So far, things are going smoothly. I’m having a great time.  I am enjoying the solitude broken by bouts of trail camaraderie.  I could get used to this.

Well, I pulled up at 5:30-ish to find Ralph. He was waiting for his wife who was tramping mules from Oracle to Freeman.  He was originally  expecting them in tonight, but they didn’t make it.  So I shared a beer with him and we chatted about how wonderful Arizona sunsets were.  We talked about how people think that the paintings of Arizona sunsets are fake, but they are real.  Seriously.

Interesting guy.  He’s a retired dentist that teaches at a community college… giving back.   I guess he was also in the Air Force because he mentioned “moving armies across time zones”.  Apparently the logistics are b**** when you flight from Hawaii to Guam.  You’re either losing or gaining a day and that throws  a monkey wrench in the plans.

Anyway, at about 7:30 or so my first thru hiker showed up. His name was Bear Tripper. Well, that was his Trail name. I think it’s real name was Aaron but I’m not positive.  Anyway, the whole reason I came out here was to support the thru-hikers. And I’m a first night I got one.  Oranges, hot sauce packets, some water and a Snickers bar… this is easy.

So fun!

Here’s my camp.  It’s cozy. I can’t put out my shade because it’s a tad windy.  The last thing I need is a dust-devil to come by and rip it out. 

There are apparently quite a few hikers south of me that are delayed due to a bushfire.  They’re supposedly stuck in Patagonia.   Still no word on how they’re doing.  Oh, and the ladies on the mules finally showed up today.

I’ll try to keep you updated as to how many hikers I get, and try to take pictures of the next ones. I forgot to get pictures of Bear Tripper. 😕

My plan is to be out here until about April 4th or 5th. Unless it gets too hot, then I’ll have to move up north somewhere.   I know I’ll be here at least for the next five or ten days. It should go back to normal temperatures and I’m at 3900 feet so I got that Goin for me which is nice.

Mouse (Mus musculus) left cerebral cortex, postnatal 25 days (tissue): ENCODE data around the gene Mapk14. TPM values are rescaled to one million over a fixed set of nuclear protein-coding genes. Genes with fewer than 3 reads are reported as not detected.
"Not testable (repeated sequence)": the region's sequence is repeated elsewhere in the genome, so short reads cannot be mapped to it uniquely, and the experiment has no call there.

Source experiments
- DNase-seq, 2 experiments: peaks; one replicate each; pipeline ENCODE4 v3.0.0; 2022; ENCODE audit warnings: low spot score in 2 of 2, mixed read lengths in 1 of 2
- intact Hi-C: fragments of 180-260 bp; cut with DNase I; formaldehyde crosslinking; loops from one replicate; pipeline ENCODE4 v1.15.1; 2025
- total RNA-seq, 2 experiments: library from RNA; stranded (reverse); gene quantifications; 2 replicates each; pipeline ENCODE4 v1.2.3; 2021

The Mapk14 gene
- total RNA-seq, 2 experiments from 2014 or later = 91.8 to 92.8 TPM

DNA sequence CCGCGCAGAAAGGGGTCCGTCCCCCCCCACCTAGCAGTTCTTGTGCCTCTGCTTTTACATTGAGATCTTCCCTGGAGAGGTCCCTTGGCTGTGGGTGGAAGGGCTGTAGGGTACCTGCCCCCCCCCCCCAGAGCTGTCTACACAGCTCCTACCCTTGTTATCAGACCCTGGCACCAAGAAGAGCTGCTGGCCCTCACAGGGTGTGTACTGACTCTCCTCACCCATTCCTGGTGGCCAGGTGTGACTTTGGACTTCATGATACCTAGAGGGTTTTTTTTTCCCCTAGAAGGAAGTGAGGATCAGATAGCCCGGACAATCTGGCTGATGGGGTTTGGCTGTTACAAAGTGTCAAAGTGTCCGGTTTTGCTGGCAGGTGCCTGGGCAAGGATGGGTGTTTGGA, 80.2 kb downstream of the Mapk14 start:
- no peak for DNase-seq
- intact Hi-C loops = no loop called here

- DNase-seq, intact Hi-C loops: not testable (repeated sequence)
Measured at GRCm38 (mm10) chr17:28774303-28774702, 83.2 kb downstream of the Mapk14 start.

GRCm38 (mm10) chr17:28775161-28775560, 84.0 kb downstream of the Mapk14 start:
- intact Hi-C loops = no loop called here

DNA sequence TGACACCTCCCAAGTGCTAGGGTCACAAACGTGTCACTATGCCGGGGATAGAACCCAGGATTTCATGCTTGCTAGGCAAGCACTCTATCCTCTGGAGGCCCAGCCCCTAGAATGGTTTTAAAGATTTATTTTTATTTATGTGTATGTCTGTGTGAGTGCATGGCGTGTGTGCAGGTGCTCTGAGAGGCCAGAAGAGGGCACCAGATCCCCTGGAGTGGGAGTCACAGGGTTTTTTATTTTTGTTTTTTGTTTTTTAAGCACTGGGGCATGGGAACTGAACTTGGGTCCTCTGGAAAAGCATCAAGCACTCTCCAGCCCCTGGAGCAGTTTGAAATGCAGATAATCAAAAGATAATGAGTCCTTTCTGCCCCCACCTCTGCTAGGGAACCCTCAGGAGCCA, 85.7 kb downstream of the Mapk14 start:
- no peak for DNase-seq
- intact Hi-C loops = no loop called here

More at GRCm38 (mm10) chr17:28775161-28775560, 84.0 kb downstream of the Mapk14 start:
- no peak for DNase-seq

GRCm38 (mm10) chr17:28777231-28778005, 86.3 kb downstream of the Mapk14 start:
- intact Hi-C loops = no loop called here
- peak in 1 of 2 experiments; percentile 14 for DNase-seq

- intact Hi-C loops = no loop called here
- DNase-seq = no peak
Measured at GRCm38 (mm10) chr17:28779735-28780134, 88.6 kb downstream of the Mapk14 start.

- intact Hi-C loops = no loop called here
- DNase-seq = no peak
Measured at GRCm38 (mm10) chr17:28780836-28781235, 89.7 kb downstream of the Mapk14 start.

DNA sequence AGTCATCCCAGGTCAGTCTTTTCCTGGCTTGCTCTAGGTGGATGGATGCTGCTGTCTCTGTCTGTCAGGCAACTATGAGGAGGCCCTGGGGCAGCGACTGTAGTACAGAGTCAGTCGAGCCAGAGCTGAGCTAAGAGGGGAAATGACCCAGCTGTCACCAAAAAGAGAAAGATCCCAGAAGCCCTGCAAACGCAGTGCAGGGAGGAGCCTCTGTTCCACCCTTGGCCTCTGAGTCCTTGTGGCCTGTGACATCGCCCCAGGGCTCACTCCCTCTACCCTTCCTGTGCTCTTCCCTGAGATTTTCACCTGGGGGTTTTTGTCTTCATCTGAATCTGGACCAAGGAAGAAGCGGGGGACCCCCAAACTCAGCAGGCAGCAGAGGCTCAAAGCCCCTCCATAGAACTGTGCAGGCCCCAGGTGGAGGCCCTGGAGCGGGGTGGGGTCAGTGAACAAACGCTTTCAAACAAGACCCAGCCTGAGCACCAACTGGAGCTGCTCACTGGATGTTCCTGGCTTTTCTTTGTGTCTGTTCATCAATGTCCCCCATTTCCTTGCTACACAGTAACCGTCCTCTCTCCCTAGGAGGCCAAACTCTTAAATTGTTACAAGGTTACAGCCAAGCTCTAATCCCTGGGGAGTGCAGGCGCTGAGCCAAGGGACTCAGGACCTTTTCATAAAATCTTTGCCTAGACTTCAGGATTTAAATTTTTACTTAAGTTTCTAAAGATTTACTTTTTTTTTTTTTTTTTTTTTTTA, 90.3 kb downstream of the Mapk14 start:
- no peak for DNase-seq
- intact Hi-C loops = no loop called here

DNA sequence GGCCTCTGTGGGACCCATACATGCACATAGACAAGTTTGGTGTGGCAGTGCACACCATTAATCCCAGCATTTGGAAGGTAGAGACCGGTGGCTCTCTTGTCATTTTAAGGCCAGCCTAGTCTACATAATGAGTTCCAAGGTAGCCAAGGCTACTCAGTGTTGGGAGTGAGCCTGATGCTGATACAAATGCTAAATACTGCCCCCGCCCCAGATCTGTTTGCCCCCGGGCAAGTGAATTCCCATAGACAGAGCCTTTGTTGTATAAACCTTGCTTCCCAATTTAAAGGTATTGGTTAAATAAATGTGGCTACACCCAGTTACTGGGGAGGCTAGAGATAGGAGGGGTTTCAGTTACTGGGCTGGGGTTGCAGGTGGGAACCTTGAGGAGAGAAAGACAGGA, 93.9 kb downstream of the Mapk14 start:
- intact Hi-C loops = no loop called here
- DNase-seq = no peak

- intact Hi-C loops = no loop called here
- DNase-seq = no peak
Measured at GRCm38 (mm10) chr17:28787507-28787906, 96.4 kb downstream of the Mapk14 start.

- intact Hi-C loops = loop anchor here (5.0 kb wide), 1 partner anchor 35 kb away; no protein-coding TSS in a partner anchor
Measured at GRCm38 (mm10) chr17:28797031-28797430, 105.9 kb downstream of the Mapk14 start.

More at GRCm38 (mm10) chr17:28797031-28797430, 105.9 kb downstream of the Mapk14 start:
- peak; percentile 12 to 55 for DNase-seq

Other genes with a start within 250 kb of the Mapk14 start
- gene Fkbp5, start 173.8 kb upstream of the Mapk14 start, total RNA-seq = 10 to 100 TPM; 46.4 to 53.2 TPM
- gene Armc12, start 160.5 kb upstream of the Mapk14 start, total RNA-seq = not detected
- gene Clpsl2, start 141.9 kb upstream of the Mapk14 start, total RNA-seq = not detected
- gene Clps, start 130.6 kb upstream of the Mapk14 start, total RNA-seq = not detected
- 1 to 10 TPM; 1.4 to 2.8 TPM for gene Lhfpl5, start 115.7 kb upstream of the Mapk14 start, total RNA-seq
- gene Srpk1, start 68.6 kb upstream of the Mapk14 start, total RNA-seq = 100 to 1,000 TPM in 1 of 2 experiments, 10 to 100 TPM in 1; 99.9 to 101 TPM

If you get bored and want to come out here and play, let me know and I’ll send you some directions. Otherwise stay tuned.

So, poo is about to get real.

I’m actually shoving off on Monday.  It’s finally too hot in Phoenix to enjoy life in a van down by no river.  So, I’m heading out.  Thanks to global warming, or whatever, I am “forced” to depart prior to my estimated April fools day departure.  It’s gonna be hell-oven-Africa hot this weekend.  Ninety f’n six!  In March.

Fuck you O’Trump.  And everyone else that believes in global warming but doesn’t take a bus…like me.  Fuck me too.

Anyway, enough with the anger.  I am heading down to the Freeman road intersection with the Arizona Trail.  I’m going to pee on AZT hikers and tell them to hydrate.  Yes, I’m bring a dog and guns.

I’ll also be bringing supplies and water, but don’t tell the hikers.

To all of my real friends – please check in on my wife.  She’ll be happy I’m gone but she’ll probably appreciate the connection.  Make sure she’s safe.  Please.

To all of my other friends…please check in on me.  I’ll be happy I’m gone but I’ll appreciate the connection.  Make sure I’m…alive.  Thank you.

Thank you.

 

The last time I wrote I told you that I’ve decided to be a rich and famous travel writer.  I remember listening to a motivational speaker (that didn’t live in a van, down by the river) and he said that speak in the present tense when you speak about dreams.  For example, don’t say “some day I’m going to be a millionaire”; instead say “I’m a millionaire, the money just hasn’t made it into my bank account yet.”

So, I’m a rich and famous travel writer, it’s just that the money isn’t here yet and nobody knows who I am (except for my friends but they’re certainly not going to pay me to write shit; maybe to shut up, but that’s a different blog). I just need to travel and write.  My plan for the summer is to take my travel trailer around the state, to higher elevation cities, and write about what there is to do and places to eat.  Done deal, right?